The choices of character that I have planned out so far are:
Three choices of growing up, impoverished, middle class, and minor noble family
Gender: male or female
Profession: either a mercenary or an assassin, both with unique circumstances.

Also, there are choices as you how you entered either profession, depending on what you pick. I am trying to put a lot of personality choices in, and my aim primarily is (hopefully) to steer away from a strict ‘renegade’ or ‘paragon’ path in favor of more realistic shades of grey choices. For instance, the circumstances with which you are removed from your (mercenary or assassin) order contain hard choices and are not without consequence even if you choose the ‘noble’ path.


well so far you are doing good selection of choices I think every one could create a good immersive character with that but what is the difference between mercenary and assassin for hire? many mercenaries kill for money, maybe other name to clarify it.


I think there is no need to apologize for not-included character choices.
If I write a game about soldiers in WW2, then you have to play a soldier in WW2… or another game. That’s it.

Weigh up the pros and cons of playable concepts and decide what you want to include into your game.

  • Including a gender choice in a high fantasy dungeon crawl where gender would only influence some dialogues? => Almost no effort but a higher chance to give the player exactly that character he/she wants to play.
  • Including any background choice in a game where you play Julius Caesar. => Come on, you’re kidding…

If there is no possible character concept that I like… then, it’s not my game.
But that does not mean you would have to give me any choice at his background.

Better having one interesting but fix concept than the possibility to create one out of 1.000.000 possible idiots.


Seems good so far, you added a good amount of variables but you didn’t make it seem impossible to code. If you want to you could try take the approach NS did with unnatural. The MCs past is set and also the career you set ( My brother found it really interesting but didn’t like SRT, so he is waiting for episode 7) but the player made choices that impacted the story and how your cases went. That added replayability and was well written, so as long as you don’t restrict the choices to the point where you’re completely rail-roaded.

EDIT: I had a thought on the title, how about: Unfortunate misadventures of a damned soul.


Just like to pop in with my thoughts on this:

Sabres of Infinity has a very restrictive character selection process: The main character is a male, Tierran (the “protagonist” country) aristocrat aged 14-30. While I did catch a bit of flak for restricting some of the choices (gender, in particular), I feel that it gives me a lot more freedom to write, especially regarding the character’s setting-specific preconceptions and prejudices: “depth” as opposed to “breadth”.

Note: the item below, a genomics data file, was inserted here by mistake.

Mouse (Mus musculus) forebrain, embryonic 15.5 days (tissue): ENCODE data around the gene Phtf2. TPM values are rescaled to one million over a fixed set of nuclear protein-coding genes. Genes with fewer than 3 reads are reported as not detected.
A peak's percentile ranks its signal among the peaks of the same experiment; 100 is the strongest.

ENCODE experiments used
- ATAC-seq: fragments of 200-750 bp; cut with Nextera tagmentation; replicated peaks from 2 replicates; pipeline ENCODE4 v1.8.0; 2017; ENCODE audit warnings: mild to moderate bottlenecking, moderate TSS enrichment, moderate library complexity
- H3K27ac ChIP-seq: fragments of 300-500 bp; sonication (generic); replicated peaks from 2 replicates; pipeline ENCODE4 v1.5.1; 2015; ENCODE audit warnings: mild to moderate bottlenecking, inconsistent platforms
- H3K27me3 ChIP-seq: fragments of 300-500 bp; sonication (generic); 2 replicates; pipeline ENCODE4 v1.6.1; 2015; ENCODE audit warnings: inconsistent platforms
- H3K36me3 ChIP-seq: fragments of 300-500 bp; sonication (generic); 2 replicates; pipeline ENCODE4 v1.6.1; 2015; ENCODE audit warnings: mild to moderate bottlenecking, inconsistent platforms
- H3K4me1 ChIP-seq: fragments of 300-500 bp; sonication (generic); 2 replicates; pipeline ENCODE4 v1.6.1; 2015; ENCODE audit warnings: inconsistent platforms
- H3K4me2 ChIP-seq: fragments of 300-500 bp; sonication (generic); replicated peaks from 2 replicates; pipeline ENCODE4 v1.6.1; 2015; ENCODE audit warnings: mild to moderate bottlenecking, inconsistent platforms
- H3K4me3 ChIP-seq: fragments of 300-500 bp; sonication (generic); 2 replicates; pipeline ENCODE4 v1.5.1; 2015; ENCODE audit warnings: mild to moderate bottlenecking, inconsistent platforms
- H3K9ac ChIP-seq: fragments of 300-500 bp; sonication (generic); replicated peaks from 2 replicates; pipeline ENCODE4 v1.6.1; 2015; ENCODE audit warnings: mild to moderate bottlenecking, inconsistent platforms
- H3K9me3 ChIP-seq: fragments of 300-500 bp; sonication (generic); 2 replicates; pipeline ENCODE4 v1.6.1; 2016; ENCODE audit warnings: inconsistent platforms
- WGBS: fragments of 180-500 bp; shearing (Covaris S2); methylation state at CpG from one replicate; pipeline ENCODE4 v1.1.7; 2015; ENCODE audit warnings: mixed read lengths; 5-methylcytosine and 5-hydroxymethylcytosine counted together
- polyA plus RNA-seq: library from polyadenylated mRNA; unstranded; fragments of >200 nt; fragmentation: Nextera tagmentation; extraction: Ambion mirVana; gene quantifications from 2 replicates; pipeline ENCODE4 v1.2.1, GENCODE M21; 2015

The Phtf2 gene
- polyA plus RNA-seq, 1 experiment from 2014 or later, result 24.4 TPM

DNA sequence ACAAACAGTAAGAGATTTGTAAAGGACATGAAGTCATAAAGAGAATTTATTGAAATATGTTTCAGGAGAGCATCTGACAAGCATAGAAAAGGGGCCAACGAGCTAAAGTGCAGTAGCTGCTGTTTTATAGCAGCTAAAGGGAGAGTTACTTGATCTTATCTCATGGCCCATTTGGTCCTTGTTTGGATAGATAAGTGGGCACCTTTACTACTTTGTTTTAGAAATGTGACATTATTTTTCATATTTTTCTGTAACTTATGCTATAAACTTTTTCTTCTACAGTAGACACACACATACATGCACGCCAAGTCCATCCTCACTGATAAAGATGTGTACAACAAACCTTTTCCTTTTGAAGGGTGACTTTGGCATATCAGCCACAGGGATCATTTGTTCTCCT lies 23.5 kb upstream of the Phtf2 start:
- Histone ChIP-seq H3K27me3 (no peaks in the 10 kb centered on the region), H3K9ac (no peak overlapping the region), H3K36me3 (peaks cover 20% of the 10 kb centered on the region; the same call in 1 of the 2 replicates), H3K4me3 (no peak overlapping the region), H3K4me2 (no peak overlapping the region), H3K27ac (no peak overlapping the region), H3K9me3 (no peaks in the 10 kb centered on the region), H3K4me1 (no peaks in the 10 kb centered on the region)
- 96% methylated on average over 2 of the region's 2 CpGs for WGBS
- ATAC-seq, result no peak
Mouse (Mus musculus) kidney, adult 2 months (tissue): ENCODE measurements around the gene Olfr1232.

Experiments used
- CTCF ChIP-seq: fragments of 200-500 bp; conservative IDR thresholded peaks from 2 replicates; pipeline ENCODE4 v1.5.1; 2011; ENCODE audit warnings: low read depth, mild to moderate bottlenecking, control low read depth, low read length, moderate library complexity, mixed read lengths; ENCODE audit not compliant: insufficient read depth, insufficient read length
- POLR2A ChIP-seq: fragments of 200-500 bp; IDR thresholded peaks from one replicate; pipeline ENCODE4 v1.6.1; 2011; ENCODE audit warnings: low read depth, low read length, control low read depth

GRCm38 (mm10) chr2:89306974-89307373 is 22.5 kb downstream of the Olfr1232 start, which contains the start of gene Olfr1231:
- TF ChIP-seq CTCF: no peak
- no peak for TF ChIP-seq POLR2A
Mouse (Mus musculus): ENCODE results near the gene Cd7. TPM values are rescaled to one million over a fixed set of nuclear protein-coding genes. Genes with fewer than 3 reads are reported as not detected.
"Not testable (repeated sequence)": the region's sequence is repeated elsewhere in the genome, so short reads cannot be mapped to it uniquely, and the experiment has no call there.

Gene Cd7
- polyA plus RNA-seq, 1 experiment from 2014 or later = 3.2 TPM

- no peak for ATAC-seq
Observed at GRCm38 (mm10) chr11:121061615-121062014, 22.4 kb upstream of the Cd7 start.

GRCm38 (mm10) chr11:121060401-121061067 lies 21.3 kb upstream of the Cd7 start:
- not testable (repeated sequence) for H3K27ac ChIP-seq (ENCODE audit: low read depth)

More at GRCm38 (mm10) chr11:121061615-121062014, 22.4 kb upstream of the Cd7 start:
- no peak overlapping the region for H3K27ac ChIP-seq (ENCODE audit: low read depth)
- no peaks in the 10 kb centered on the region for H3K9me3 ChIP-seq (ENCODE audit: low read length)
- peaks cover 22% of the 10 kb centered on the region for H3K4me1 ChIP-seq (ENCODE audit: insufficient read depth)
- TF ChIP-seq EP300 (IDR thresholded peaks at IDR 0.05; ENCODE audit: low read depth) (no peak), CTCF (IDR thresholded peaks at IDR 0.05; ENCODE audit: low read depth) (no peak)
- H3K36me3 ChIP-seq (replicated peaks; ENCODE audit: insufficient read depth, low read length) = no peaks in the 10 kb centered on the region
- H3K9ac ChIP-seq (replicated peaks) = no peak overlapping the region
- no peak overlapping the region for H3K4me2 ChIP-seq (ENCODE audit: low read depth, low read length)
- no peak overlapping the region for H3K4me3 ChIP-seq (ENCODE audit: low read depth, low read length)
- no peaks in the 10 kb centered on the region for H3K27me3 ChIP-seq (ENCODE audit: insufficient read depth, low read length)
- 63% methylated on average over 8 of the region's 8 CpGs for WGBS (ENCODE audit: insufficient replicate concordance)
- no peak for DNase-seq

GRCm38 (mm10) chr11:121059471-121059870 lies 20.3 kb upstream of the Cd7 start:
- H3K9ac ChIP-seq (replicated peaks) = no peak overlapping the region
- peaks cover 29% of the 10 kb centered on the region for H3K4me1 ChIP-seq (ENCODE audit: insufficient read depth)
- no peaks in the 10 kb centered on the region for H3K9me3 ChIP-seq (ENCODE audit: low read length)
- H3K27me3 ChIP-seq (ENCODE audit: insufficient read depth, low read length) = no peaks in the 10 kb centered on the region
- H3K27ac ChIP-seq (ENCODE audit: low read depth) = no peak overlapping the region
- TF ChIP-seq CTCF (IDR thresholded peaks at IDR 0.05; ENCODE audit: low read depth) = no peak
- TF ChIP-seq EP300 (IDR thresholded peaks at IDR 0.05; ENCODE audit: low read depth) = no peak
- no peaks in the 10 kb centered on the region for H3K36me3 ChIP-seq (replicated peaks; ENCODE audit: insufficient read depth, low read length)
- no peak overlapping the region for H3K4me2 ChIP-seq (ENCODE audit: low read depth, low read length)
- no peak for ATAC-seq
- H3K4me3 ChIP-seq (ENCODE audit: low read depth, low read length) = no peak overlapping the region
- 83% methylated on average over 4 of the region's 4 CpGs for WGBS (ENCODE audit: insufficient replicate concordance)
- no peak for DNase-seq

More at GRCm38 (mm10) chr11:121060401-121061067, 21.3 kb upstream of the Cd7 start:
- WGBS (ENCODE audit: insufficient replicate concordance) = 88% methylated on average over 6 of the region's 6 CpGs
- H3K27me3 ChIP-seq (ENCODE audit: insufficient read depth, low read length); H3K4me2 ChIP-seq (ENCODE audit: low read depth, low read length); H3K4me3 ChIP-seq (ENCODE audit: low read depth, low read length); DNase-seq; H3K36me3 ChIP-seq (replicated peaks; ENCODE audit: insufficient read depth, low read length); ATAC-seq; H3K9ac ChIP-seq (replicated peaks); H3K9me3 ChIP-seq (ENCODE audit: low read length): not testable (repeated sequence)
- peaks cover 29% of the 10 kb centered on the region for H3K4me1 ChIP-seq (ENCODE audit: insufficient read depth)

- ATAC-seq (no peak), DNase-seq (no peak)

However, what I have learned is that the more you restrict a player character’s customization options, the more you have to treat the player as a character in a world, as opposed to a competitor in a system of rules and challenges. The objective becomes to tell a good story with interesting characters in a vibrant world, not to allow a player a power fantasy where he or she is capable of an unimpeded, meteoric rise.


@Marajade: You’re right about that. In this context, I’m using mercenary as more of an honorable group for hire. They aren’t affiliated with the rulers of any particular town, and generally keep their noses clean. In this story, they were hired to retake cargo that they were told was stolen from a prominent merchant. The job seemed fairly straightforward, but got complicated very quickly. In the end, the choice the player makes ends up deciding whether or not the leader of the company lives (a man that you respect and admire) or whether you save a group of people involved in the job that went wrong. You can’t save both. You can pick the one you have a personal acquaintance with to save, thus costing the lives of others, or save the others, thus sacrificing his.

@Ioelet: You gave a great example that definitely helped clarify things in my mind. In this game, gender primarily only affects your romance choices, and perhaps the way some of the characters react.

@Trollhunterthethird: I like your title idea. I’ll keep it in mind. Also, my preference is more for a tighter main character than an open ended one, but I think that what I have will work. I’m already thinking of my next game and I might change it up and go for a specific main character, though I will always give the the choice of gender, which I think is important. I think I can handle specific reactions pretty okay with the Elseif statements. The coding takes me a while, specifically when I mess about with indentation.

@Cataphrak: I definitely like where you’re going with your ideas. That is the type of story that I prefer writing, generally. For my next effort, I’m even thinking of using a different perspective, possibly first person. I think third takes you too much out of the action, but first can be fun. Especially if I’m more restrictive on main characters. If I can write two distinctive partitions of a character, starting with the gender, and still giving people the freedom to create their own distinctive take, it could be very interesting.